Actors Jeff and Dale Peckham, father and daughter in real life, play Jake and his daughter Molly. Jeff Peckham has been seen in LCCT's "I Remember You," Barefoot in the Park,", and "And Then There Were None." Dale Peckham has been seen in LCCT's productions of "Lil' Abner,", West Side Story," and Scrooge." At Onate High School, she was stage manager for "Grease" and performed in "Charlie Brown - The Musical" and "Sometimes I Wake Up. She is attending NMSU this fall as a Piano Music Major.
Jake's two wives are played by Katie Richardson as Lois and Megan Thompson as Loretta. Katie Richardson has appreared in NSTC's productions of "Almost Maine," "Baby With The Bathwater" and "What I Did Last Summer." Megan Thompson has performed in LCHS's production of "Beauty and The Beast" and has performed with Missoula Children's Theatre.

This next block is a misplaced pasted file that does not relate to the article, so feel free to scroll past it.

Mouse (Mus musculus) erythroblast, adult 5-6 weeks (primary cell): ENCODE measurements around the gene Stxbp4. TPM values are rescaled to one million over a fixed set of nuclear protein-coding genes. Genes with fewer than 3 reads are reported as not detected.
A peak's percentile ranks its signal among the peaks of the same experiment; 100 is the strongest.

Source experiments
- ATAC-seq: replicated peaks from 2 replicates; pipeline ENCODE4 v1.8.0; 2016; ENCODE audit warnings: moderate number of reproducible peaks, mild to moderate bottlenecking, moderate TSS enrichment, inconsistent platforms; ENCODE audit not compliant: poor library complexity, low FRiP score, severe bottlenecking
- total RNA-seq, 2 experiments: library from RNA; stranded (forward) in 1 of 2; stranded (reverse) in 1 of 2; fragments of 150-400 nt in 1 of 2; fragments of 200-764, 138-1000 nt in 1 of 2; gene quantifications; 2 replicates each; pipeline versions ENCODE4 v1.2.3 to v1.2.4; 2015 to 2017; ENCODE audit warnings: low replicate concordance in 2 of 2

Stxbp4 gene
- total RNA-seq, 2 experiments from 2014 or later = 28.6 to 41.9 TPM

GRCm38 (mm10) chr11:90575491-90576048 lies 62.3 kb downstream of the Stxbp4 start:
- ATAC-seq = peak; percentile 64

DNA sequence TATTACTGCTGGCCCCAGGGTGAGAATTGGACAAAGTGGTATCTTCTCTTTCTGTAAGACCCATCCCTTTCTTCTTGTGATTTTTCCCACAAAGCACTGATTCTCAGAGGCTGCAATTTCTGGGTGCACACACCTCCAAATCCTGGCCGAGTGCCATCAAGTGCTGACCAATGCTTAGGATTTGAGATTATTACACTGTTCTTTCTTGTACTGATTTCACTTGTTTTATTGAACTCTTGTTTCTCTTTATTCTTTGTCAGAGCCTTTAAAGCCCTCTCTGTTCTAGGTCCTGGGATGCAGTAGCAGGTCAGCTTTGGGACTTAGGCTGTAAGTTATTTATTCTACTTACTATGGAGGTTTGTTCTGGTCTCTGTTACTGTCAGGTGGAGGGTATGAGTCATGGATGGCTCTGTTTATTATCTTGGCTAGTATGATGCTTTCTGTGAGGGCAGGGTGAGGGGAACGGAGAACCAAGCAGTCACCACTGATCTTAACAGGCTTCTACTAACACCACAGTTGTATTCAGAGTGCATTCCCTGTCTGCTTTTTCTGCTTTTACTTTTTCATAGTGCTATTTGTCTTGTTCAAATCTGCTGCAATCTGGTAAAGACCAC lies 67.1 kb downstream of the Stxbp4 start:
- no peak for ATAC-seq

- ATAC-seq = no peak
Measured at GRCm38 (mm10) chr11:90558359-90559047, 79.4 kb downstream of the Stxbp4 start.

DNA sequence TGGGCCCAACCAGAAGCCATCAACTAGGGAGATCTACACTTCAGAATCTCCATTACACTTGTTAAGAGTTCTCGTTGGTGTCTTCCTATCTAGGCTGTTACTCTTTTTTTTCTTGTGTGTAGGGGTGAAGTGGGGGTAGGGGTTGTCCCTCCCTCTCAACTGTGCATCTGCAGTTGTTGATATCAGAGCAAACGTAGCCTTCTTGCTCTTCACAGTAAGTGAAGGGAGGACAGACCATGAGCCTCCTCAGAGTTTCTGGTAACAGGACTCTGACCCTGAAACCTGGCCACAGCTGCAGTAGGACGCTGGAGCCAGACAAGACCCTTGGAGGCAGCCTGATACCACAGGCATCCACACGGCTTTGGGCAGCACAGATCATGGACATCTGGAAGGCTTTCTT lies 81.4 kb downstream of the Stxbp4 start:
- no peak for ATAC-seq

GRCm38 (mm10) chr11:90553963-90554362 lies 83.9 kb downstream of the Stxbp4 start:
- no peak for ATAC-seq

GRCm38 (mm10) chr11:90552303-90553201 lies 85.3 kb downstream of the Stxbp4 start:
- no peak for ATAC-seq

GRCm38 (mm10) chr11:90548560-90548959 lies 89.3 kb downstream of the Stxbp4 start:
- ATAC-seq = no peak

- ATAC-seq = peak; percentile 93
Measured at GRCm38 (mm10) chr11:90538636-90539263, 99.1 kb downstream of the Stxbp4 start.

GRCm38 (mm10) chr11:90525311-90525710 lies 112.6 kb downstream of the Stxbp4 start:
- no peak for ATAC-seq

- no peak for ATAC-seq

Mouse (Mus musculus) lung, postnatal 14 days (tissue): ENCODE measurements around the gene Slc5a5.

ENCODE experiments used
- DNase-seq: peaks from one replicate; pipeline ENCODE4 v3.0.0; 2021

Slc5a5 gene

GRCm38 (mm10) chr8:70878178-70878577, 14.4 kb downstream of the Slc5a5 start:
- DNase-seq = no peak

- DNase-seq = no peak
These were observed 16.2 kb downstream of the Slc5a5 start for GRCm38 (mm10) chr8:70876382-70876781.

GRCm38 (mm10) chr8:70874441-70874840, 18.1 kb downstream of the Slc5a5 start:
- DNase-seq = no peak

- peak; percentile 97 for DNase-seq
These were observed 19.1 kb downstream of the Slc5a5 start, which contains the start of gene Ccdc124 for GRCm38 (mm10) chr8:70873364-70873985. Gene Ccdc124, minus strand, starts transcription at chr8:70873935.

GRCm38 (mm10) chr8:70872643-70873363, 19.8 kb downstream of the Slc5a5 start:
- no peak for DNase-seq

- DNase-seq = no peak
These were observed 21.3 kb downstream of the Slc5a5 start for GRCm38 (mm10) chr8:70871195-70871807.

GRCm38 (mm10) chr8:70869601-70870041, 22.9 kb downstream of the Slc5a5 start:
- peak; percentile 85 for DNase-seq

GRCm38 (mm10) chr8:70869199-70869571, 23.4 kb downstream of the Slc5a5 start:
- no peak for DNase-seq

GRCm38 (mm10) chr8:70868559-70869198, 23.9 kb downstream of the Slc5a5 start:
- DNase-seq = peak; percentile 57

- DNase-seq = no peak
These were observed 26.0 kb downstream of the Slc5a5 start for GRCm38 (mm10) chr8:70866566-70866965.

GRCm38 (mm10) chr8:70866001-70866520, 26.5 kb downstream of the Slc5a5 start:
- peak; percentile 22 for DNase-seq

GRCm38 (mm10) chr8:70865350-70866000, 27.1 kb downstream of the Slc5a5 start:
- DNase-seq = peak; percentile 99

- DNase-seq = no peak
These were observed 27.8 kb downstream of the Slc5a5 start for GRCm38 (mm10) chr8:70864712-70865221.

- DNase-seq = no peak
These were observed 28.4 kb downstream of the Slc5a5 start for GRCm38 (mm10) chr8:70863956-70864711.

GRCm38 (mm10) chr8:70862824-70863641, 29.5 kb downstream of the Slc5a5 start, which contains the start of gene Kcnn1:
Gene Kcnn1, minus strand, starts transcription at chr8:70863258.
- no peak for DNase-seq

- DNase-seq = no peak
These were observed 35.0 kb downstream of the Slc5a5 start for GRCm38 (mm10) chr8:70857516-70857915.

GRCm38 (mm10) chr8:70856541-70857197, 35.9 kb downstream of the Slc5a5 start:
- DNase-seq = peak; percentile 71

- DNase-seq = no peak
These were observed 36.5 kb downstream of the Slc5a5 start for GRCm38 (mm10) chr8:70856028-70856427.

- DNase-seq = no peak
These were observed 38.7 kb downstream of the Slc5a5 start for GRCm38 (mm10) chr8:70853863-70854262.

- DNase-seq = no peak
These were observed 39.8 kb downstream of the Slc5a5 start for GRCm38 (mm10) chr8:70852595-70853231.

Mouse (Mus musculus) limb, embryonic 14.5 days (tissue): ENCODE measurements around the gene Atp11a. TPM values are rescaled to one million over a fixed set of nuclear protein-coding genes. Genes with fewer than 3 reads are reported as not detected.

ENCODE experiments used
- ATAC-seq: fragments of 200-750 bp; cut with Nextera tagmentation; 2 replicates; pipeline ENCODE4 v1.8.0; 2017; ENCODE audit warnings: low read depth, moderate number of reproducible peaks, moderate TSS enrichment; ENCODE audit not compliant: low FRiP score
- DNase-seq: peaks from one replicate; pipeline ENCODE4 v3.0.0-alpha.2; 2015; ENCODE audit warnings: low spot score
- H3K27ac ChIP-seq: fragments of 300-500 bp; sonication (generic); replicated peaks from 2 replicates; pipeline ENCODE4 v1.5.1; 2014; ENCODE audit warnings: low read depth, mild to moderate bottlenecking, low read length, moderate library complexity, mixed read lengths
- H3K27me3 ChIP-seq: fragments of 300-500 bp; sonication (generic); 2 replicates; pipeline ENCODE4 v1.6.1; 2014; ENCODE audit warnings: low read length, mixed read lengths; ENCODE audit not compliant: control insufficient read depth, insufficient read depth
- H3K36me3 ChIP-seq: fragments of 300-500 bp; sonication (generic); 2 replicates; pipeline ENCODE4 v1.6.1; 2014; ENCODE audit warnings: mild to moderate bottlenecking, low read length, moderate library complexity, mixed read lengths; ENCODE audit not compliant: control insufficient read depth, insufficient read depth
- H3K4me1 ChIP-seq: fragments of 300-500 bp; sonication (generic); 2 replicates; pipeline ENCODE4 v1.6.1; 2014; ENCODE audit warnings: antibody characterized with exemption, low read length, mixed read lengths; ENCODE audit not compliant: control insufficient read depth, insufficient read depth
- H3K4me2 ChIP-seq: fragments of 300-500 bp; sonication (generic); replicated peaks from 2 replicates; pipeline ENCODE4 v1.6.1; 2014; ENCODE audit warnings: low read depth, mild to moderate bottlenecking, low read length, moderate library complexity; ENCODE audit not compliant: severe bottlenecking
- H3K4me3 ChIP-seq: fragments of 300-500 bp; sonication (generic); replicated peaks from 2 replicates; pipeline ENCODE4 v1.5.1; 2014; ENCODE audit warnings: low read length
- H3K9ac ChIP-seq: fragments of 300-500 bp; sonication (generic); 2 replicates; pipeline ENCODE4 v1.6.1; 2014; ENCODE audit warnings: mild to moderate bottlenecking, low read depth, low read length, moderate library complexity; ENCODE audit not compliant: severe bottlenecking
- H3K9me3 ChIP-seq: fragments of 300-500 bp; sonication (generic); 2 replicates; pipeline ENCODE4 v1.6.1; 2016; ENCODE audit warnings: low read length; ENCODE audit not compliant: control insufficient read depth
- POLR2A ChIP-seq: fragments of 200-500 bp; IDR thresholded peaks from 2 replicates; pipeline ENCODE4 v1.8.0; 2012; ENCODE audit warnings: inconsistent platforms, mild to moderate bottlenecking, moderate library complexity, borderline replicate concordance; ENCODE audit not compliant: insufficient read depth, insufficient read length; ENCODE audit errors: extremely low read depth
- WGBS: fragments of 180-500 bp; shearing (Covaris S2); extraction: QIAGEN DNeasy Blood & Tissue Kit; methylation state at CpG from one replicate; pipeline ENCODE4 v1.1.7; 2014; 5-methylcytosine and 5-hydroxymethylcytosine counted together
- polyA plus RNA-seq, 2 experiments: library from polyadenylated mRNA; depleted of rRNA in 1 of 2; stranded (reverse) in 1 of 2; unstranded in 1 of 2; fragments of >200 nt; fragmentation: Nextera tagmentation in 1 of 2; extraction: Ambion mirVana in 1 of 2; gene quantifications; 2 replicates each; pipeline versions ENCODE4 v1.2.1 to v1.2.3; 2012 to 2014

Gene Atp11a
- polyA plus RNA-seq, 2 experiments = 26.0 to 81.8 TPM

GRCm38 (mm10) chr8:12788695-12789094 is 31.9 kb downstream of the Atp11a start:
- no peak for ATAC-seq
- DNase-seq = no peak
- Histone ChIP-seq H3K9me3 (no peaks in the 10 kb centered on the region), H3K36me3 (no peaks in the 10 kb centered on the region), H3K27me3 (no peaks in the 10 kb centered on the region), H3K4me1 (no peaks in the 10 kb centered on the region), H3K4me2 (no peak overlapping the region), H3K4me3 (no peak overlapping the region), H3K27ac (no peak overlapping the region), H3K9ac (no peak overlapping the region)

Danny Wade, usually involved with the technical aspects of NSTC's productions, makes his stage debut as the mysterious Mr. Dyson. The actors convince audiences that while "More Fun than Bowling" could be a metaphor for the incongruities of life, they themselves are right there on stage having a good deal of fun bringing the play to life. The scenic and lighting design is by NSTC's Resident Designer, Peter Herman and costume design is by Cortney Newtson. Leah Angelo is the Stage Manager and Rorie Measure is Assistant Director.
|House Manager Coordinator|
|Projection Design & Photography|
|Scenic, Lighting And Properties Design|
'More Fun than Bowling' a hit
Local play, quirky and bittersweet
- By Jonathan Butz, Las Cruces Bulletin